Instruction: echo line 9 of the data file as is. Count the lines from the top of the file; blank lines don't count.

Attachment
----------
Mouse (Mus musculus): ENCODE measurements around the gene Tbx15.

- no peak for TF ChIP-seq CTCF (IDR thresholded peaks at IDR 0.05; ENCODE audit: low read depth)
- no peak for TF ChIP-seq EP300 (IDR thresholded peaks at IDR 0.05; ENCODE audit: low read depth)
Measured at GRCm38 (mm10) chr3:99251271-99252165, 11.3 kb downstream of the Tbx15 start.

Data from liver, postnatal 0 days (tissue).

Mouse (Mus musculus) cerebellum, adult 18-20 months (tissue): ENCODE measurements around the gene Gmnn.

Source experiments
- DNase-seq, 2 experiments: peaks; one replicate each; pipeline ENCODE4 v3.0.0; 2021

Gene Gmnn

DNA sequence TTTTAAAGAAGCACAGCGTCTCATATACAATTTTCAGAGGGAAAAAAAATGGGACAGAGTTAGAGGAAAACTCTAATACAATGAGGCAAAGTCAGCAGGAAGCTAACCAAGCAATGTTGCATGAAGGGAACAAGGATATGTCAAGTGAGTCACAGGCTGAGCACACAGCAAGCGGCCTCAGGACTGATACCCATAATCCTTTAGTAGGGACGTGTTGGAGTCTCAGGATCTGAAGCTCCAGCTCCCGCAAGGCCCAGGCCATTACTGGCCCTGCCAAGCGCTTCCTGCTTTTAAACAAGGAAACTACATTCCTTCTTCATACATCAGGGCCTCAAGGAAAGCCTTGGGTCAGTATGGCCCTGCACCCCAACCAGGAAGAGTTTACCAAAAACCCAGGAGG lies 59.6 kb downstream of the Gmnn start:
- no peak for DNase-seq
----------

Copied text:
Gene Gmnn